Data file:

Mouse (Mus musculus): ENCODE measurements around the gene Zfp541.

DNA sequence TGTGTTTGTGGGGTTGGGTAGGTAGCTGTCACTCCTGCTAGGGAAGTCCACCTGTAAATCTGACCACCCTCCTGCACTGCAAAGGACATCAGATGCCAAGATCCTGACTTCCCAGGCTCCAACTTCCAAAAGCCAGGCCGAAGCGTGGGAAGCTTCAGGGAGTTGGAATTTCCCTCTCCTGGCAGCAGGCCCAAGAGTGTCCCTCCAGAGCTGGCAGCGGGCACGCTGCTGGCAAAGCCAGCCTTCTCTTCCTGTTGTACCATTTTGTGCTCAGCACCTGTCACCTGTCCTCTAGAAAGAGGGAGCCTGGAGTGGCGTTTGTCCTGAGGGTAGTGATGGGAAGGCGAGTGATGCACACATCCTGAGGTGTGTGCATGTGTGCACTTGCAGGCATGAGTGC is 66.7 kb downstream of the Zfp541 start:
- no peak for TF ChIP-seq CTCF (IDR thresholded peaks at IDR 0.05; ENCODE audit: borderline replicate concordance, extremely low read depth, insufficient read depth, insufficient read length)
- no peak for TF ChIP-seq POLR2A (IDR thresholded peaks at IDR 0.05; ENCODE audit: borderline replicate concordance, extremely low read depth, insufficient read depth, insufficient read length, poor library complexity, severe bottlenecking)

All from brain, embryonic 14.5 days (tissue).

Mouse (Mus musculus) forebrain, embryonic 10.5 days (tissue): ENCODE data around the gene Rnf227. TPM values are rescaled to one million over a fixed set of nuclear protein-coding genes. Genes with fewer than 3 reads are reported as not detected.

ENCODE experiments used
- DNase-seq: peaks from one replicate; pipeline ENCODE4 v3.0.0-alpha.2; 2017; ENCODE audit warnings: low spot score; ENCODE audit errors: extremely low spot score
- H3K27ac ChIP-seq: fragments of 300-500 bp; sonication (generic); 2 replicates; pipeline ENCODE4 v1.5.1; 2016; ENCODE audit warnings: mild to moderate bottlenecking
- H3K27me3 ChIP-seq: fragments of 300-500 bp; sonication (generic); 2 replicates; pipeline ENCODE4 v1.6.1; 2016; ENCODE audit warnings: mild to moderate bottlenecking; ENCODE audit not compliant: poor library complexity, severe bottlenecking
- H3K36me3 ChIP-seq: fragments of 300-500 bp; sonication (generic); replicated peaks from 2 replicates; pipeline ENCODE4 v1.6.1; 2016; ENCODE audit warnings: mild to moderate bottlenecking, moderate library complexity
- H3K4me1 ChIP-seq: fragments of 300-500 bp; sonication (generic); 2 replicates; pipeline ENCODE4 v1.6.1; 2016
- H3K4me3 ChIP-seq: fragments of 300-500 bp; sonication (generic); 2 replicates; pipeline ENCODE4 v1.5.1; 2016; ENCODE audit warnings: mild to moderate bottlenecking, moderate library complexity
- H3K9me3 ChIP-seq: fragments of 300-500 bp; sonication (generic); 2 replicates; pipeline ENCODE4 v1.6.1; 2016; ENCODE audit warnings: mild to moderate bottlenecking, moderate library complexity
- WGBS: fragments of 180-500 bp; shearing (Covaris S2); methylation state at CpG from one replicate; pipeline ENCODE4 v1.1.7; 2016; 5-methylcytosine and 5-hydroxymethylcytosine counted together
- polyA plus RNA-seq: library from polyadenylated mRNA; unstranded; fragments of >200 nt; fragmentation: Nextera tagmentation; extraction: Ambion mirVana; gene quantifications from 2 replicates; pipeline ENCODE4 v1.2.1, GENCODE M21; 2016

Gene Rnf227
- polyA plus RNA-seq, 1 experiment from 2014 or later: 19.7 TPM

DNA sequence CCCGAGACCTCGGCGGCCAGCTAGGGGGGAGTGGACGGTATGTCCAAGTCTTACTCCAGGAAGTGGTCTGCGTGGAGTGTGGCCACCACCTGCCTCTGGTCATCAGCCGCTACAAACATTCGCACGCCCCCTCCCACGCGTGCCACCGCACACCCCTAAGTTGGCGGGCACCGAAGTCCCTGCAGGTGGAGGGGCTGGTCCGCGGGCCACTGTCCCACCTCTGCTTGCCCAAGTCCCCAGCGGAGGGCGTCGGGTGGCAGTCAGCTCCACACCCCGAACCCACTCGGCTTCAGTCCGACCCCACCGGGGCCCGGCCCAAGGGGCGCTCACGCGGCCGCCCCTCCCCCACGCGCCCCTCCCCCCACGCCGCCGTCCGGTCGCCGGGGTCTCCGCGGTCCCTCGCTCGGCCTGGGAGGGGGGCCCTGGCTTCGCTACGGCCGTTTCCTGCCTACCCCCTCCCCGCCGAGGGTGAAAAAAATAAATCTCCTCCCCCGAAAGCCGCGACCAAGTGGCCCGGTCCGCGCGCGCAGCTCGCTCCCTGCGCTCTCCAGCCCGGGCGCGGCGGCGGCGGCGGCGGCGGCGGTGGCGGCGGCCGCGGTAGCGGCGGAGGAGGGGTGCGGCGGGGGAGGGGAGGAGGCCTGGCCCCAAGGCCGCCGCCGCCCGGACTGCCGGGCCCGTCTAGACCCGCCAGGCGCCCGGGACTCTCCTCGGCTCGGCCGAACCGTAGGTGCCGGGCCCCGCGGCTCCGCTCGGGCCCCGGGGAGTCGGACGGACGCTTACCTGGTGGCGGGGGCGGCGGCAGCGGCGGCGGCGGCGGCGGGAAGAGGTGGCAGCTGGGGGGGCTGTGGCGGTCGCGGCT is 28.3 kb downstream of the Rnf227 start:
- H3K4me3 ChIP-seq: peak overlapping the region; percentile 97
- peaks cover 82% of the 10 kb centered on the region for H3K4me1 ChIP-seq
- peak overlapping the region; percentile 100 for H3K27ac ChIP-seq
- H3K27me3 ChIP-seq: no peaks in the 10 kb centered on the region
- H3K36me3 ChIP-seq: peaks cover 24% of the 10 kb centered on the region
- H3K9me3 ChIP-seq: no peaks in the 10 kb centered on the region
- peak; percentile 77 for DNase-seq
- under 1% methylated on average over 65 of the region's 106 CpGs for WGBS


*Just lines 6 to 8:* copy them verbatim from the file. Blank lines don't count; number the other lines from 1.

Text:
Mouse (Mus musculus) forebrain, embryonic 10.5 days (tissue): ENCODE data around the gene Rnf227. TPM values are rescaled to one million over a fixed set of nuclear protein-coding genes. Genes with fewer than 3 reads are reported as not detected.

ENCODE experiments used
- DNase-seq: peaks from one replicate; pipeline ENCODE4 v3.0.0-alpha.2; 2017; ENCODE audit warnings: low spot score; ENCODE audit errors: extremely low spot score